Math Integration rules Integration of fractions and roots

Integration of fractions and roots

You can often integrate fractions and roots by first applying the exponent rules and then the integration rules.



Fractions can be rewritten as a power with a negative exponent:

Roots can also be written as a power with rational exponent:


  1. Transform fraction or root into power
  2. Apply integration rules
  3. If necessary, write power again as a fraction or root


$\int \frac{1}{x^2}\, \mathrm{d}x$

  1. Transform fraction into power

    $\int \frac{1}{x^2}\, \mathrm{d}x=\int x^{-2}\, \mathrm{d}x$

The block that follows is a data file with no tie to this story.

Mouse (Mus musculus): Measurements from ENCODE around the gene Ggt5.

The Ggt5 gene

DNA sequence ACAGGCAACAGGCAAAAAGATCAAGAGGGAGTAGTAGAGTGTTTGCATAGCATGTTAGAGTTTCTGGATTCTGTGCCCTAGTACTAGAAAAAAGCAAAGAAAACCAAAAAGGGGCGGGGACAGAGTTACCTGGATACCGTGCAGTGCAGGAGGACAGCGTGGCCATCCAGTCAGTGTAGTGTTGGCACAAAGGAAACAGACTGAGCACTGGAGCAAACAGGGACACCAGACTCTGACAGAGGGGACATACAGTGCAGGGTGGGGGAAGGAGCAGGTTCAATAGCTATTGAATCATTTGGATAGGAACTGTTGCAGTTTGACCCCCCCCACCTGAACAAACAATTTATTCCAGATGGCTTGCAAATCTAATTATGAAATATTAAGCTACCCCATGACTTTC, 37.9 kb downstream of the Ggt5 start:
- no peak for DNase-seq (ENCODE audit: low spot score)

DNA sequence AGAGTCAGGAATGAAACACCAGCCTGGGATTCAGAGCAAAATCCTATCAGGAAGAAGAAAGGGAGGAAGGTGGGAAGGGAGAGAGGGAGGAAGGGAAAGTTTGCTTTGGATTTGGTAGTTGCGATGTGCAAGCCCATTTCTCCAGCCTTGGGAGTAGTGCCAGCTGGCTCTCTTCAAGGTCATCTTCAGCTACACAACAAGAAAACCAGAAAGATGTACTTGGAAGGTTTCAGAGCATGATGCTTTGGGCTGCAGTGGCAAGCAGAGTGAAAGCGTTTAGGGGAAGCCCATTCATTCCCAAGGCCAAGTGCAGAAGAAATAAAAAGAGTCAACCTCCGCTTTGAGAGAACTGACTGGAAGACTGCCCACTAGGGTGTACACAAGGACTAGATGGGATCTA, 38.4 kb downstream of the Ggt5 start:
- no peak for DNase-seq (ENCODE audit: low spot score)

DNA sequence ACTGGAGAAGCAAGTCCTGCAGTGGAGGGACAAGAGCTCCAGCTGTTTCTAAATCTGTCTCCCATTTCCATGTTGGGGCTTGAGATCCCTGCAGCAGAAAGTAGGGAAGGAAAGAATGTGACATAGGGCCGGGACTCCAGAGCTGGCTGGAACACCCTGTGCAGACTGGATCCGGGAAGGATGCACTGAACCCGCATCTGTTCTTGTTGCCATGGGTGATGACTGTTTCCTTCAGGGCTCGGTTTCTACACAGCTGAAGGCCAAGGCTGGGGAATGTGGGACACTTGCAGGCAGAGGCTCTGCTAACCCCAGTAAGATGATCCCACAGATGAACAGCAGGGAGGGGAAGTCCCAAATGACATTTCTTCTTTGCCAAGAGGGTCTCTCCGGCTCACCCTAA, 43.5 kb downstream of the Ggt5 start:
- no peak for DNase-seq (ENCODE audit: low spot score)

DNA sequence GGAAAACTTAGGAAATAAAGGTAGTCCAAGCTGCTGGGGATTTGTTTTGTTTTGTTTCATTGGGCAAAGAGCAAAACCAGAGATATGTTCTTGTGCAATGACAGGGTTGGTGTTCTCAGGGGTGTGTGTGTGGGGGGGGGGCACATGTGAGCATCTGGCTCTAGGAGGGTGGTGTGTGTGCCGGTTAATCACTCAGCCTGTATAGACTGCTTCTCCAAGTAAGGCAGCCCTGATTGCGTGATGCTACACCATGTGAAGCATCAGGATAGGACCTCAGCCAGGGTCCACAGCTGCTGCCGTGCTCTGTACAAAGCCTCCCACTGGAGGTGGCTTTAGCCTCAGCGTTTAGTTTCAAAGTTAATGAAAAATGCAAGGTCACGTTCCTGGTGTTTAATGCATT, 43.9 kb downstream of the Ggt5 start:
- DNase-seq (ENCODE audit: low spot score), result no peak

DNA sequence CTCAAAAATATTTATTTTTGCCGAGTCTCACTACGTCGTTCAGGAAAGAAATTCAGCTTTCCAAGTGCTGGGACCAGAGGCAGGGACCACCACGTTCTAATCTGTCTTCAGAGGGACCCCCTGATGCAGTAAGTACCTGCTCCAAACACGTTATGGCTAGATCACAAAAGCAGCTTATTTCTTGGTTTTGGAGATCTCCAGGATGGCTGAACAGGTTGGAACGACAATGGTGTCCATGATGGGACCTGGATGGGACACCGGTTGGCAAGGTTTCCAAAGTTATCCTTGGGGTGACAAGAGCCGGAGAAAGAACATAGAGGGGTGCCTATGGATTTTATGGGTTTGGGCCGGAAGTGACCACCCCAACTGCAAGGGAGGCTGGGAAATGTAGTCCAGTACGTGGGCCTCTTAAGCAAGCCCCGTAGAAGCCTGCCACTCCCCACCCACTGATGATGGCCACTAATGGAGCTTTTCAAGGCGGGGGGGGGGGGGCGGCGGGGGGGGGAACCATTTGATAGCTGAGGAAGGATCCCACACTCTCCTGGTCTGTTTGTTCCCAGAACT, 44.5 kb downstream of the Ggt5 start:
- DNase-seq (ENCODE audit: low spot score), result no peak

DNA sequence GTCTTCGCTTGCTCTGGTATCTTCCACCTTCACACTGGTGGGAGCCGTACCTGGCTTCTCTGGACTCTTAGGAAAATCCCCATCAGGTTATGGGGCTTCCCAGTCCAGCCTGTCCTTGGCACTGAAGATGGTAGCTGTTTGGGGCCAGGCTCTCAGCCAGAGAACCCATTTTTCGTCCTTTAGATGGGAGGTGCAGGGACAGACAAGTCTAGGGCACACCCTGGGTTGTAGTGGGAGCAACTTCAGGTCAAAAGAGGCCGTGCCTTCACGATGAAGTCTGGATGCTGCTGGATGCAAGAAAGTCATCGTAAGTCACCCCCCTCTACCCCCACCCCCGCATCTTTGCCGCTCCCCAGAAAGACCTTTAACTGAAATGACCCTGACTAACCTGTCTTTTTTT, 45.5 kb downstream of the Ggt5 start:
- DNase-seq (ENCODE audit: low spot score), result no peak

2. Apply power rule

    $\int x^{-2}\, \mathrm{d}x=\frac{1}{-2+1}x^{-2+1}$ $=-x^{-1}$
  3. Write power as fraction

    $\int \frac{1}{x^2}\, \mathrm{d}x=-\frac{1}{x}\color{purple}{+C}$


Exception: When integrating $\frac{1}{x}=x^{-1}$, this rule does NOT apply, because then you can not use the power rule.

So you should remember this integral:
$\int \frac1x \,\mathrm{d}x=\ln|x|+C$

$\int 3\sqrt{x} \, \mathrm{d}x$

  1. Transform root into power

    (In this case, the constant factor rule is also used here)
    $\int 3\sqrt{x} \, \mathrm{d}x=3\cdot \int x^\frac12\, \mathrm{d}x$
  2. Apply power rule

    $3\cdot \int x^\frac12 \, \mathrm{d}x=3\cdot\frac{1}{1,5}x^{\frac12+1}$ $=3\cdot\frac{2}{3}x^\frac32$
  3. Rewrite power

    $\int 3\sqrt{x} \, \mathrm{d}x=2x^\frac32$ $=2\sqrt{x^3}\color{purple}{+C}$